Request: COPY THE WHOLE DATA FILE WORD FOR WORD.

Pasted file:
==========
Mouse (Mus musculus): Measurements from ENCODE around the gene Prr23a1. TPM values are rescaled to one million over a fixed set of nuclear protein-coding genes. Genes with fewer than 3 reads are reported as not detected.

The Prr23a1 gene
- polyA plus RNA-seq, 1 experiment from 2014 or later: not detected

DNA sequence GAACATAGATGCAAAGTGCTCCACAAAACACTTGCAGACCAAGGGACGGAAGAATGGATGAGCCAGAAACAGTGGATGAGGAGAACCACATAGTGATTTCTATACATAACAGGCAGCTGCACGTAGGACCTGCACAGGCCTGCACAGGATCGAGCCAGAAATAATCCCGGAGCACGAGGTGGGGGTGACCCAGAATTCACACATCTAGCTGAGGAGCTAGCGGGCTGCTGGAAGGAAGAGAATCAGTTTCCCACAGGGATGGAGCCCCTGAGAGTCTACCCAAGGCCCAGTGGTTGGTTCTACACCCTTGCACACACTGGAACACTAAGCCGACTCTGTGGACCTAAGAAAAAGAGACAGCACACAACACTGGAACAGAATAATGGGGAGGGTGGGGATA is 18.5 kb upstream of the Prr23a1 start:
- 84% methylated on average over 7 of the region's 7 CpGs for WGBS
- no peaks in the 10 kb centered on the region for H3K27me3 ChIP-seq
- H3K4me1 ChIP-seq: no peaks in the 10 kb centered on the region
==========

Mouse (Mus musculus): Measurements from ENCODE around the gene Prr23a1. TPM values are rescaled to one million over a fixed set of nuclear protein-coding genes. Genes with fewer than 3 reads are reported as not detected.

The Prr23a1 gene
- polyA plus RNA-seq, 1 experiment from 2014 or later: not detected

DNA sequence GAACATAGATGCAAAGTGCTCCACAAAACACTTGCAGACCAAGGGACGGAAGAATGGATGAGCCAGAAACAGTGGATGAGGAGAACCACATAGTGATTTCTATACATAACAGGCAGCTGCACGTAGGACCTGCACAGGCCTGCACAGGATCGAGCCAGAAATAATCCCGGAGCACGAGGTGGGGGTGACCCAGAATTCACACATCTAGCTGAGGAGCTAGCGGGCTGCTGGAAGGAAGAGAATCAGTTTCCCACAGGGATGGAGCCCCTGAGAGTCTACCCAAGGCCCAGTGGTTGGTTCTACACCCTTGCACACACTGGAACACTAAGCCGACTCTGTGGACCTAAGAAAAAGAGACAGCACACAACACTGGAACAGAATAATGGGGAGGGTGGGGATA is 18.5 kb upstream of the Prr23a1 start:
- 84% methylated on average over 7 of the region's 7 CpGs for WGBS
- no peaks in the 10 kb centered on the region for H3K27me3 ChIP-seq
- H3K4me1 ChIP-seq: no peaks in the 10 kb centered on the region